The simple script engine looks like this:

public class CSharpScriptEngine
    private static Script _previousInput;
    private static Lazy&lt;object&gt; _nextInputState = new Lazy&lt;object&gt;();
    public static object Execute(string code)
        var script = CSharpScript.Create(code, ScriptOptions.Default).WithPrevious(_previousInput);
        var endState = script.Run(_nextInputState.Value);
        _previousInput = endState.Script;
        _nextInputState = new Lazy&lt;object&gt;(() =&gt; endState);
        return endState.ReturnValue;

The Execute method uses the CSharpScript.Create method to build a script from the the previously submitted code with the current submitted one.
With this in place we can try out the script engine:

class Program
    static void Main(string[] args)
            //This could be code submitted from the editor
            public class ScriptedClass
                public String HelloWorld {get;set;}
                public ScriptedClass()
                    HelloWorld = ""Hello Roslyn!"";
        //And this from the REPL
        Console.WriteLine(CSharpScriptEngine.Execute("new ScriptedClass().HelloWorld"));
//Output: "Hello Roslyn!"

Let’s now put a simple editor and a REPL on top of the script engine. The REPL will be a self-hosted Web API console application to which the user can submit code from the editor but also write expressions in the command prompt. The setup of the REPL project is fairly straight-forward and I will only show the interesting parts for brevity (no error handling etc). The Main function sets up the Web API part and then listen for input from the user while the Post method in the controller listens for submitted code from the editor:

static void Main(string[] args)
    string baseAddress = "http://localhost:9000/"; 
    // Start OWIN host 
    using (WebApp.Start&lt;Startup&gt;(url: baseAddress))
        while (true)
            var str = Console.ReadLine();

public class CodeController : ApiController
    // POST api/code 
    public void Post([FromBody]string code)

The code editor in this case is a simple Windows Form application with a multiline text box as the editor window.
When the user has written a script she selects it and presses Alt + Enter and the code is submitted to the REPL application:

private void CodeEdit_KeyDown(object sender, KeyEventArgs e)
    if (CodeEdit.SelectedText.Length &gt; 0 &amp;&amp; e.KeyCode == Keys.Enter &amp;&amp; e.Alt)
        string baseAddress = "http://localhost:9000/";
        using (var client = new HttpClient())
            var response = client.PostAsJsonAsync(baseAddress + "api/code", CodeEdit.SelectedText).Result;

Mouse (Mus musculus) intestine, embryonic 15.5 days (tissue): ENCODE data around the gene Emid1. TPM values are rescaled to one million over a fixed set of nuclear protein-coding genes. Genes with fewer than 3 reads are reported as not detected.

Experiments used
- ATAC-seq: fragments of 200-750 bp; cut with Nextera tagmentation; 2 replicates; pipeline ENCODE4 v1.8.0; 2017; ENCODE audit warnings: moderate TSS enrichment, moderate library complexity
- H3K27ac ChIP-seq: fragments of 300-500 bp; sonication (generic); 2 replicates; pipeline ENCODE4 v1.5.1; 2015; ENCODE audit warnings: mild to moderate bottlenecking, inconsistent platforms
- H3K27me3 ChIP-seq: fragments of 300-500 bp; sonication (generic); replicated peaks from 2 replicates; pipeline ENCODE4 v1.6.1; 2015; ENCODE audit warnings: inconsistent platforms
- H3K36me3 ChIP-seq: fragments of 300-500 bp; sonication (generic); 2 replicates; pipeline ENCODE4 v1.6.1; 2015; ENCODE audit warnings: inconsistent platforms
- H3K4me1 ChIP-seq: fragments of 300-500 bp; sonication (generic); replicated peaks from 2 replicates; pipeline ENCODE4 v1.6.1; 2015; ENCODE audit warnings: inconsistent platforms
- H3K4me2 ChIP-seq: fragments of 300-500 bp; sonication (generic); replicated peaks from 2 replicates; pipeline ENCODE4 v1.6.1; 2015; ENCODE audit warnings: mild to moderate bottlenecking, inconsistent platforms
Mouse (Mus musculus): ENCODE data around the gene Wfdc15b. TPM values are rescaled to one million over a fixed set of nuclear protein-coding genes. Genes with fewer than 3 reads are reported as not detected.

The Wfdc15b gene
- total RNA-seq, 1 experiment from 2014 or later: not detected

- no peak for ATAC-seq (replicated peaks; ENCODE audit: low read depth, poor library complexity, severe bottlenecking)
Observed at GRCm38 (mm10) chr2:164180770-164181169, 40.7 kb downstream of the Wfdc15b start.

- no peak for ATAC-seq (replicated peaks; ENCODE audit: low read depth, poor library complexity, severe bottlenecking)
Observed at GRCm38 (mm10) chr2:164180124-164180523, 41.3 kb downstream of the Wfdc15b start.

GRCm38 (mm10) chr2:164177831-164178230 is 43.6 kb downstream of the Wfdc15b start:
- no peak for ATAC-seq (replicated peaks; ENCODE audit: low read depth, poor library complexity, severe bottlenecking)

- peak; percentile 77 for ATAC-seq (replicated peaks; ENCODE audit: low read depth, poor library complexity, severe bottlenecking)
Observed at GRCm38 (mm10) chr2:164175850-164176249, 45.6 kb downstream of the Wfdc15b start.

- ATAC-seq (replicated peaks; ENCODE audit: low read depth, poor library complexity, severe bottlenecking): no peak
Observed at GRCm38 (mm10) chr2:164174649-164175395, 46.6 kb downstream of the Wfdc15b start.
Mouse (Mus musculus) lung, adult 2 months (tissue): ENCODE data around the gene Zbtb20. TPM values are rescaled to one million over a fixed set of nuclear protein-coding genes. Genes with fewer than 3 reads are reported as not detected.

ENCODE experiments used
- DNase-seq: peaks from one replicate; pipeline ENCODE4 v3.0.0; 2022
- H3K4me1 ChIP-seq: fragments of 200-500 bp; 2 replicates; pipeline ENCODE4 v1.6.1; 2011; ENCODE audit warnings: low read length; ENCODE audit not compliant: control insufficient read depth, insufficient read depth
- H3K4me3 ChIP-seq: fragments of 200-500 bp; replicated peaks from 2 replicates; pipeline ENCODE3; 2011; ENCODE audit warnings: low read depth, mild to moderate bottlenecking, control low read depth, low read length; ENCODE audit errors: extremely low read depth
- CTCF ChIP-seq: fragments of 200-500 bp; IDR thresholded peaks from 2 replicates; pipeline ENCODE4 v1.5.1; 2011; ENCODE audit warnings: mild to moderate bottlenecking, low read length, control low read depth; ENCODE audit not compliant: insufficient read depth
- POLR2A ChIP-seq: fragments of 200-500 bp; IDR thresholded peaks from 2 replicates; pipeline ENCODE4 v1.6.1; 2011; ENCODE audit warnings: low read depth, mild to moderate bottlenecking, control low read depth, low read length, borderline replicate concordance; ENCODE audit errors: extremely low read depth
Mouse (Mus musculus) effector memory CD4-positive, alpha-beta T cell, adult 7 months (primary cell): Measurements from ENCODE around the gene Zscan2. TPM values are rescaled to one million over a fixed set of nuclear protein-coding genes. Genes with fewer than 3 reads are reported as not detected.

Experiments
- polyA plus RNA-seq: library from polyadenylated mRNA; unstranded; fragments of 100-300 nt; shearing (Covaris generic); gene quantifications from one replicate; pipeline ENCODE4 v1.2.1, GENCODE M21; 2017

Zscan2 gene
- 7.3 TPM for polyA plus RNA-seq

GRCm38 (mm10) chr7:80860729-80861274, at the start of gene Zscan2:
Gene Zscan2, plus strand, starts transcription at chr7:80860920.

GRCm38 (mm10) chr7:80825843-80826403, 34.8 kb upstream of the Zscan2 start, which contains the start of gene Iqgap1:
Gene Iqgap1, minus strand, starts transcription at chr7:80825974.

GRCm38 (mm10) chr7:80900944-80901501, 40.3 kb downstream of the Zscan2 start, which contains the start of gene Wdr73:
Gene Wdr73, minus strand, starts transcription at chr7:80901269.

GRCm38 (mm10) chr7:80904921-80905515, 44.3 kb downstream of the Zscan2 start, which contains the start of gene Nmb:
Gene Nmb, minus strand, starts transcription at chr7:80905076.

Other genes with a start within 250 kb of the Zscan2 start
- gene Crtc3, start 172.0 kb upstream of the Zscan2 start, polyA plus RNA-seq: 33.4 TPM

The code editor can now be used to run the scripts as shown above:


Roslyn makes it really easy to build tools around C#/VB.NET. In this post I have shown how you, with just a few lines of code, can build an interactive C# script application.
The complete application code is available here.
Learn more about Roslyn on its Github repo.

* The scripting API’s are not yet available in the v1.0-rc2 “Go-Live” release and aren’t available on NuGet. They can however be fetched from the Rosyln myget feed

How can I call (Iron)Python code from a C# app?


The process is simple, especially in a C#/.NET 4 application where support for dynamic languages have been improved via usage of the dynamic type. But it all ultimately depends on how you intend to use the (Iron)Python code within your application. You could always run ipy.exe as a separate process and pass your source files in so they may be executed. But you probably wanted to hostthem in your C# application. That leaves you with many options.

  1. Add a reference to the IronPython.dll and Microsoft.Scripting.dll assemblies. You’ll usually find them both in your root IronPython installation directory.
  2. Add using IronPython.Hosting; to the top of your source and create an instance of the IronPython scripting engine using Python.CreateEngine().
  3. You have a couple of options from here but basically you’d create a ScriptScope or ScriptSource and store it as a dynamic variable. This allows you to execute it or manipulate the scopes from C# if you choose to do so.

Option 1:

Using CreateScope() to create an empty ScriptScope to use directly in C# code but usable in Python sources. You can think of these as your global variables within an instance of the interpreter.

dynamic scope = engine.CreateScope();
scope.Add = new Func<int, int, int>((x, y) => x + y);
Console.WriteLine(scope.Add(2, 3)); // prints 5

Option 2:

Using Execute() to execute any IronPython code in a string. You can use the overload where you may pass in a ScriptScope to store or use variables defined in the code.

var theScript = @"def PrintMessage():
    		          print 'This is a message!'

// execute the script

// execute and store variables in scope
engine.Execute(@"print Add(2, 3)", scope);
// uses the `Add()` function as defined earlier in the scope

Option 3:

Using ExecuteFile() to execute an IronPython source file. You can use the overload where you may pass in a ScriptScope to store or use variables defined in the code.

// execute the script

// execute and store variables in scope
engine.ExecuteFile(@"C:\path\to\script.py", scope);
// variables and functions defined in the scrip are added to the scope

Option 4:

Using GetBuiltinModule() or the ImportModule() extension method to create a scope containing the variables defined in said module. Modules imported this way must be set in the search paths.

dynamic builtin = engine.GetBuiltinModule();
// you can store variables if you want
dynamic list = builtin.list;
dynamic itertools = engine.ImportModule("itertools");
var numbers = new[] { 1, 1, 2, 3, 6, 2, 2 };
Console.WriteLine(builtin.str(list(itertools.chain(numbers, "foobar"))));
// prints `[1, 1, 2, 3, 6, 2, 2, 'f', 'o', 'o', 'b', 'a', 'r']`

// to add to the search paths
var searchPaths = engine.GetSearchPaths();

// import the module
dynamic myModule = engine.ImportModule("mymodule");

You can do quite a lot hosting Python code in your .NET projects. C# helps bridging that gap easier to deal with. Combining all the options mentioned here, you can do just about anything you want. There’s of course more you can do with the classes found in the IronPython.Hosting namespace, but this should be more than enough to get you started.